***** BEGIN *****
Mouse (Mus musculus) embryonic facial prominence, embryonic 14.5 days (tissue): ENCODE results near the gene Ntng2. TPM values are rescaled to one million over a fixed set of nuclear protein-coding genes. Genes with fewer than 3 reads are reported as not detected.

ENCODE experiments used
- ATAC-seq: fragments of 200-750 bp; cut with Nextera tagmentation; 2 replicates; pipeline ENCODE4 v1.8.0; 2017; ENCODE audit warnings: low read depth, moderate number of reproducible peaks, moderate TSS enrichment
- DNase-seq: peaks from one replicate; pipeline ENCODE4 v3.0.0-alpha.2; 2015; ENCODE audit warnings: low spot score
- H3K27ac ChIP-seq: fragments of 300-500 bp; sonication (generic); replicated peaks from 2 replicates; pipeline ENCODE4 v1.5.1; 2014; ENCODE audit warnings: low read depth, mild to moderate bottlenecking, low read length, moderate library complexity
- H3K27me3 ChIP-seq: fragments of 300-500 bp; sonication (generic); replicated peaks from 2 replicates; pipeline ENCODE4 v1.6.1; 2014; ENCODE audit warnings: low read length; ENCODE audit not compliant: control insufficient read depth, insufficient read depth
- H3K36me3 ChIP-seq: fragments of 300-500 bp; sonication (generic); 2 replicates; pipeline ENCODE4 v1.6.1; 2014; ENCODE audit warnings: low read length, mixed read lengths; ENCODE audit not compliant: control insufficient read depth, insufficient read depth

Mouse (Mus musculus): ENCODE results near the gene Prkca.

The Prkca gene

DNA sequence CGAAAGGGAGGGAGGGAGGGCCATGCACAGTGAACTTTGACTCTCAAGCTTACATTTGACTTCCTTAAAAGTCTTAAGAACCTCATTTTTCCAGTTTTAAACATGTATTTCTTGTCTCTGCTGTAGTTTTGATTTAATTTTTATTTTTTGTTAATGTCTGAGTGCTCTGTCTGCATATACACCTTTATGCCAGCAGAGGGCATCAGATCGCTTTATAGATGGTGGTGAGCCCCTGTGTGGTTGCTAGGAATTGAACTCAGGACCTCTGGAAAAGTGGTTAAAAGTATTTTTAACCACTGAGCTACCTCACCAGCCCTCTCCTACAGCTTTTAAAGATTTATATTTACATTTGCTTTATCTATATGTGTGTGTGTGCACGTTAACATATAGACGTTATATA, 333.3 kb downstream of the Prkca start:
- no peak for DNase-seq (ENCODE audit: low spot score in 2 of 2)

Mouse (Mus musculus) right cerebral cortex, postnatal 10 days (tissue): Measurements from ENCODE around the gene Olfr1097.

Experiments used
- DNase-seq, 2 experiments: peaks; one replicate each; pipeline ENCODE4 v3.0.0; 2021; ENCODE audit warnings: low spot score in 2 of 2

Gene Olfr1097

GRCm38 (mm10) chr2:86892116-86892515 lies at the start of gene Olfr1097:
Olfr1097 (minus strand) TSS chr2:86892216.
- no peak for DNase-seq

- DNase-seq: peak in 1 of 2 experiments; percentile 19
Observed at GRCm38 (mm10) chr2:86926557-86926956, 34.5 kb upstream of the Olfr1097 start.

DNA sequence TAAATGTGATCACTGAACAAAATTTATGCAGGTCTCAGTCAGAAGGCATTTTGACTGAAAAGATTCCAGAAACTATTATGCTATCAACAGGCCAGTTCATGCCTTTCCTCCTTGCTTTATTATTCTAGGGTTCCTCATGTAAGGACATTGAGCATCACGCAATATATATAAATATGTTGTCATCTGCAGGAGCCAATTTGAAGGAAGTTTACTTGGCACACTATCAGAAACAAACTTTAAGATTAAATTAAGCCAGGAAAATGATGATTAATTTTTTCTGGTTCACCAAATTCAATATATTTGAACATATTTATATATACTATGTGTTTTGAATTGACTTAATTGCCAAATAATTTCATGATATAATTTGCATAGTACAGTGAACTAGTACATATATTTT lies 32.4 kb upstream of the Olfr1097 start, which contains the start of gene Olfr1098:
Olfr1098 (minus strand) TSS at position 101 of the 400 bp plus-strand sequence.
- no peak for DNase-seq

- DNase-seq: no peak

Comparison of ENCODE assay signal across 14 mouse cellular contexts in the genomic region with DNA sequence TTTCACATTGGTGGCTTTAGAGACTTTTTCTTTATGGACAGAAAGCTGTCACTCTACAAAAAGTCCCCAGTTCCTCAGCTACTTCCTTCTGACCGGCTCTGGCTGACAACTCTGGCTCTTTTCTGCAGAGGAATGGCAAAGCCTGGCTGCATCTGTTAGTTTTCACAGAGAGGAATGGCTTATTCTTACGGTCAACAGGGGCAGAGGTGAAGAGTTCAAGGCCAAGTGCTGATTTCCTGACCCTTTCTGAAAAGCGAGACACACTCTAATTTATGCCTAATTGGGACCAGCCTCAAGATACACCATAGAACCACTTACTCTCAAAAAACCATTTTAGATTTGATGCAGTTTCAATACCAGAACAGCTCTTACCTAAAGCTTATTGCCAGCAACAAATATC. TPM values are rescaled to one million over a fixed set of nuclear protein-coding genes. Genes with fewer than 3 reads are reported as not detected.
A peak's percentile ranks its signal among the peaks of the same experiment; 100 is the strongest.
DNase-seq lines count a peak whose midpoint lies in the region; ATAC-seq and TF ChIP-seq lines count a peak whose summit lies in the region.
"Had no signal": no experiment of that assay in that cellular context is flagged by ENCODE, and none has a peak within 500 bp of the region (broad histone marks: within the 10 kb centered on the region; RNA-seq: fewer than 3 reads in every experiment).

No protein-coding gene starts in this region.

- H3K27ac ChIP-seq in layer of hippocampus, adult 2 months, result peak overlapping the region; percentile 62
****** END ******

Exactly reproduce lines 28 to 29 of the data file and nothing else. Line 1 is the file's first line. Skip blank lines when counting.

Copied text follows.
"Had no signal": no experiment of that assay in that cellular context is flagged by ENCODE, and none has a peak within 500 bp of the region (broad histone marks: within the 10 kb centered on the region; RNA-seq: fewer than 3 reads in every experiment).

No protein-coding gene starts in this region.